Industry News

Proud to be a PMP: How the pest management industry makes an impact

By Austin M. Frishman, Ph.D.

I’ve been interested in insects since I was knee high to a grasshopper, and the longer I’ve worked in this field, the more I’ve come to appreciate the work we do as pest management professionals (PMPs). We are often the first line of defense against public health pests. Here are a few examples from history and my career that highlight the importance of our work as PMPs.

  • In the 1940s, a PMP in New York City named Charles Pomeranz discovered that Rickettsialpox, an illness occurring in children, was transmitted by a house mouse mite. This was a major medical discovery at the time, and an early link between pest management and public health.

    In the summer of 1960, as I began my career, I became acutely aware of this link after encountering children whose eyebrows had been eaten off by German cockroaches. I was swarmed by thousands of cockroaches while conducting clean outs. No human should have to live in such conditions, and as PMPs, it’s our job to ensure these conditions never exist.

  • I was once invited to participate in a medical conference on children’s asthma in the early 1980s. At the time, I was introduced by the moderator as “the person representing the group most influential to eliminating this respiratory disease.” He explained that in this case, the medical profession was working reactively to treat the symptoms of asthma, while the solution relied on altering the environment in which the children live, which PMPs help to do.

    The problem was that one of the flushing agents used by PMPs at the time was triggering asthmatic attacks. In response, I led a team of researchers that worked to find an effective way to treat cockroaches without flushing them. The treatment we developed could be coupled with sticky traps for monitoring, which resulted in a new successful way to do our work — one that could even be used in hospitals around premature infants.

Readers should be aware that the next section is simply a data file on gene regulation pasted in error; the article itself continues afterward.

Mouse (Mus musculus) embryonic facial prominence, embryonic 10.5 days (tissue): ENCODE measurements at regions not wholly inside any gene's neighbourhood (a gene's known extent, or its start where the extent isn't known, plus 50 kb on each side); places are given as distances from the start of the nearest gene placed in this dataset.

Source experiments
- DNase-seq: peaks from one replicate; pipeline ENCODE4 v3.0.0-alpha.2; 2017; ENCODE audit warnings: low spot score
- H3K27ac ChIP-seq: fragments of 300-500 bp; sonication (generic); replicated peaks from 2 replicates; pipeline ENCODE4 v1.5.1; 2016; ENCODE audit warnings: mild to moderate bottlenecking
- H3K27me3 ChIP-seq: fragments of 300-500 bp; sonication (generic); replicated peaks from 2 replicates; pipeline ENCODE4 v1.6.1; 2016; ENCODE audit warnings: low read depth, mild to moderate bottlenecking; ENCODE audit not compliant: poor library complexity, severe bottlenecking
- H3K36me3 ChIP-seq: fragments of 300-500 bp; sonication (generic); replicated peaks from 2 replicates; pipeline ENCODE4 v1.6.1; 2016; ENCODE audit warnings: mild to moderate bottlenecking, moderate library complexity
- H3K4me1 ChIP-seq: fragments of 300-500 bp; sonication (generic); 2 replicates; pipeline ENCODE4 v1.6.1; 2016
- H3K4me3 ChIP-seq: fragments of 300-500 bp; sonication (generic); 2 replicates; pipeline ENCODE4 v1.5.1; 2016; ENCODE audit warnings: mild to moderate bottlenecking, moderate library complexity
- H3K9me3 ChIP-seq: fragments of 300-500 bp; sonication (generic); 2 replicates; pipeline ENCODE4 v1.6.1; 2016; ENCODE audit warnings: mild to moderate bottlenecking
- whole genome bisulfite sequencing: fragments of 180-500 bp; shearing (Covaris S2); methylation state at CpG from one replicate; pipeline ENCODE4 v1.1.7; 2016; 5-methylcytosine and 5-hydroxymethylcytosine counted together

• I received an emergency call in the 1990s from a housing authority that sent me to a low-income housing development that was struggling with a rat infestation so severe that rats were present in 100% of the units — and one rat had even bitten a child in the face. This project took long, 13-hour days for the several years we worked on it. When they had to cut the budget, they asked me what should be eliminated from the pest management program, and I said, “me — the consultant.” Without PMPs on the ground every day, you won’t be able to contain something like this.

  • Health departments and public health services rely on PMPs to organize and treat for mosquitoes when a mosquito-borne disease breaks out. Whether it’s encephalitis, Zika, Dengue or malaria, who are you going to call? Not ghostbusters — PMPs!

  • With the resurgence of bed bugs, PMPs have had to adapt and develop new protocols for controlling this pest. There are now systematic approaches including monitors, pest proofing and prudent use of insecticides to help keep these pests in check.

PMPs play a vital role within our communities, and I am proud of the work we do. Don’t lose sight of the good this career brings to the world!

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